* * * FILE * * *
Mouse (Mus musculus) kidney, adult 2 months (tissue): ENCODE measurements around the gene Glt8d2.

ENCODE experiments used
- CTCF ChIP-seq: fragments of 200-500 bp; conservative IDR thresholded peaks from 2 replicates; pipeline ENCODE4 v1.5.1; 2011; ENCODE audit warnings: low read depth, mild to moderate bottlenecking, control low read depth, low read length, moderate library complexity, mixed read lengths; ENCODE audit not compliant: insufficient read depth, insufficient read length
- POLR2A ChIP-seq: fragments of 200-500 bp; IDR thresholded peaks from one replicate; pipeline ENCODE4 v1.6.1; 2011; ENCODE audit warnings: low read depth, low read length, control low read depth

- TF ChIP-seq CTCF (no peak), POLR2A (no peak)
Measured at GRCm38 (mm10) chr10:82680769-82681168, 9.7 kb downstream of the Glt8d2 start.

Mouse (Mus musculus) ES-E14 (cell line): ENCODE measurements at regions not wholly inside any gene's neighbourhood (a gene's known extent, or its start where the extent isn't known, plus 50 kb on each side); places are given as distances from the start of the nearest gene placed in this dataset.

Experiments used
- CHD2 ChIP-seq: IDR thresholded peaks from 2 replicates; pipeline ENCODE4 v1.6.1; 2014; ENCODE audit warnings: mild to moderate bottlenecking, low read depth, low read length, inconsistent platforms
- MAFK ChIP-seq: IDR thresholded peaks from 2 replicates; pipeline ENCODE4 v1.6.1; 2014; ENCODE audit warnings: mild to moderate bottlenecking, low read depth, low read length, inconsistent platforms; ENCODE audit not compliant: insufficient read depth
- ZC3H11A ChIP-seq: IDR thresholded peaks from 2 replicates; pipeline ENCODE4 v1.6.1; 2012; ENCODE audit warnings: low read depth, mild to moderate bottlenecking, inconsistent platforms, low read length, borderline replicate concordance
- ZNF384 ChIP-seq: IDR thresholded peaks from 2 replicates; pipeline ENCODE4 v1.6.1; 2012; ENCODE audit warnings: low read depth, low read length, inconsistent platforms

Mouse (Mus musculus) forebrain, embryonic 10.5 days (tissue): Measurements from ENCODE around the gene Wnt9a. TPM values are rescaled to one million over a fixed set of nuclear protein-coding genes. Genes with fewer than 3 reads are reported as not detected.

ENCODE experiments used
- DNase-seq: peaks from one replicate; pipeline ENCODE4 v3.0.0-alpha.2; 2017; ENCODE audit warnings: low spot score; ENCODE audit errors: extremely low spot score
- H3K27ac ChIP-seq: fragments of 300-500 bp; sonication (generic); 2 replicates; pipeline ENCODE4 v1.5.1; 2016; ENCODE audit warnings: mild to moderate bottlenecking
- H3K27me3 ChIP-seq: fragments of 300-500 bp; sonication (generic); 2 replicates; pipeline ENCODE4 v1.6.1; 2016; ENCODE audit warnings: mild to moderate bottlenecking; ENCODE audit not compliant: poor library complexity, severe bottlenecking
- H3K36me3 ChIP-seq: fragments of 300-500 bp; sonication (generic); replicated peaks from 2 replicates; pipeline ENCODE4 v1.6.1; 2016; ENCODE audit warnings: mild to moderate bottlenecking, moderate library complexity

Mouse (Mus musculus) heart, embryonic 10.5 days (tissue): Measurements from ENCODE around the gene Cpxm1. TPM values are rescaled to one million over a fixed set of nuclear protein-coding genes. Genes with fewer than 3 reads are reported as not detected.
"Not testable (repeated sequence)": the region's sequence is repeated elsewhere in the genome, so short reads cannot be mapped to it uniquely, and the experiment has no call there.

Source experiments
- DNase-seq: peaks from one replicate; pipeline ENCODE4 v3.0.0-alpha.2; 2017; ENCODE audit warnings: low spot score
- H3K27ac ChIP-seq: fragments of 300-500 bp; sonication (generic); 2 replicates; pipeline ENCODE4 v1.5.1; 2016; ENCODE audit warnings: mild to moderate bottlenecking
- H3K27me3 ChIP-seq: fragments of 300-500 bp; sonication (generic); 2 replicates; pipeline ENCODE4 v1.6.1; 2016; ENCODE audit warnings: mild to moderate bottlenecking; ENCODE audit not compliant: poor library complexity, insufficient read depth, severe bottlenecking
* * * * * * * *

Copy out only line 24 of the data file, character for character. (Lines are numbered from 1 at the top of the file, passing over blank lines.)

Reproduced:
- H3K27me3 ChIP-seq: fragments of 300-500 bp; sonication (generic); 2 replicates; pipeline ENCODE4 v1.6.1; 2016; ENCODE audit warnings: mild to moderate bottlenecking; ENCODE audit not compliant: poor library complexity, insufficient read depth, severe bottlenecking